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Voyager pulled into the large natural harbour of Akaroa early in the morning. Its name in Maori means ‘Long Harbour’ and it’s the oldest colonial town in the South Island as well as the only French colonial settlement in the country. The lifeboats tendered us ashore and I jumped off one vessel to another to take a ship’s excursion on the harbour with Akaroa Dolphins tours. The comfortable power cruiser headed out towards the mouth of the harbour and along the way we saw pods of Hectors dolphins, the smallest and rarest in the world, and weren’t they gorgeous! Our hosts Patsy and Mark gave excellent commentary and guidance and took the boat extremely close to the rocks so we could have a very close-up view of colonies of fur seals.

We learned some of the history of the Banks Peninsula – there have been some 67 generations of settlement since the arrival of the Polynesian forebears of the Maori – and in Onawe Bay saw the Maori meeting house and wooden church sitting side by side at the waterfront.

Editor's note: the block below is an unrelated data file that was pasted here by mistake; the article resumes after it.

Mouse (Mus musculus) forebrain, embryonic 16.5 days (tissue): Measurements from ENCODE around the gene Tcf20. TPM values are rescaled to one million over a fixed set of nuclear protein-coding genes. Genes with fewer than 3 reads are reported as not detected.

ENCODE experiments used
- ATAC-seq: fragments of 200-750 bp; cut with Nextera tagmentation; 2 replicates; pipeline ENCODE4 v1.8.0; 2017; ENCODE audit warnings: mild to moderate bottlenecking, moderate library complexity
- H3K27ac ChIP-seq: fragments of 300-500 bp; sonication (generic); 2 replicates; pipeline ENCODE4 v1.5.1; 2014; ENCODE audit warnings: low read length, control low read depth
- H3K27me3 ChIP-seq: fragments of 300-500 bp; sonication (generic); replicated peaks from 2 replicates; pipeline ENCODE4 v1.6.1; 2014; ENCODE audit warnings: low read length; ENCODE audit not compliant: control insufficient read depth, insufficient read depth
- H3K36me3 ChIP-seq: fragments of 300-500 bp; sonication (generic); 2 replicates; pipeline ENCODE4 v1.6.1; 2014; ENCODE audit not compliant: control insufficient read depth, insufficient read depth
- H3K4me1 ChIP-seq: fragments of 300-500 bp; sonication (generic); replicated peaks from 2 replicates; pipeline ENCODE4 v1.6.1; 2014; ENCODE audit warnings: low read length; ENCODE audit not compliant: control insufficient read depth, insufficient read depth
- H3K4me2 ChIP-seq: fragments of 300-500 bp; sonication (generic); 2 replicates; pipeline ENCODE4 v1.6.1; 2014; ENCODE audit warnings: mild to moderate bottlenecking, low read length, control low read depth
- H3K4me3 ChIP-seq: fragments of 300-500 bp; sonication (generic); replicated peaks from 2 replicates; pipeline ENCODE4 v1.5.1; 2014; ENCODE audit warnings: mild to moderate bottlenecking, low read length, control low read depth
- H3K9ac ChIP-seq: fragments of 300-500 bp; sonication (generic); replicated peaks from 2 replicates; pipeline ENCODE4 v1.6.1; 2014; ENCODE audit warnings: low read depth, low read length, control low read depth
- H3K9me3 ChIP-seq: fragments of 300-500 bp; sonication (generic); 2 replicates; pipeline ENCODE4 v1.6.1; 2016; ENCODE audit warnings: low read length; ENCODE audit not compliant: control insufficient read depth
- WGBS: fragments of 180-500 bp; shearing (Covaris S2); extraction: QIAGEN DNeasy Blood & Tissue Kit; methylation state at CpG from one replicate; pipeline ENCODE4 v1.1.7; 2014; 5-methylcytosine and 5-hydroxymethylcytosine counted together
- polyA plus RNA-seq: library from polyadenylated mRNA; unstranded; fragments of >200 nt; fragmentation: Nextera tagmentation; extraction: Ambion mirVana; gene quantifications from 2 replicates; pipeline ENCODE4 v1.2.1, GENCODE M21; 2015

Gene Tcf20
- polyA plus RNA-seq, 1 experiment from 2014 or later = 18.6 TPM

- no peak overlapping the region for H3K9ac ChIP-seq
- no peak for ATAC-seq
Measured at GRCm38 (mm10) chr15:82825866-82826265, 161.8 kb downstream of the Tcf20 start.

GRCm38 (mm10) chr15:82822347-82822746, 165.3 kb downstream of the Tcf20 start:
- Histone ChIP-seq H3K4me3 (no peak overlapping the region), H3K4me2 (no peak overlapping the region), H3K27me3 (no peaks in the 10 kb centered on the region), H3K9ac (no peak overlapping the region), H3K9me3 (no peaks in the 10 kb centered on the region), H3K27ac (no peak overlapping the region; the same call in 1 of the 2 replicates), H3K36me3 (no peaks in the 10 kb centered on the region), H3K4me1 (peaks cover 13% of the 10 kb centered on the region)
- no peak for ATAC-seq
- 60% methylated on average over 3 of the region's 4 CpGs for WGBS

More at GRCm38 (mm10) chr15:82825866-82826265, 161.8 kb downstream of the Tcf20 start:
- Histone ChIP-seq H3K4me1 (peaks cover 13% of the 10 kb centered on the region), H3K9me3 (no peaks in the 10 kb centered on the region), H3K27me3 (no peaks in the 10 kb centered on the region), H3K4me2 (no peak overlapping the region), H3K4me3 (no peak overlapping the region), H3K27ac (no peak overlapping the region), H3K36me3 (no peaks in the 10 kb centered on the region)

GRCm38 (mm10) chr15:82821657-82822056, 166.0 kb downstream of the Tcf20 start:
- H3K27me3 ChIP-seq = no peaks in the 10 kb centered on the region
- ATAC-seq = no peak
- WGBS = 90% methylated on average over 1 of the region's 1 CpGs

After wandering through the picturesque village, which still has French street, shop and house names, I spent an illuminating hour in the museum finding out more about Akaroa’s sealing, whaling and French-British-Maori heritage – an absolute bargain at NZ$4 for the entry fee. Jewellery-lovers will be fascinated by the Blue Pearl Gallery on the wharf in Akaroa, where jewellery incorporating these exquisitely coloured, iridescent pearls is made on the spot.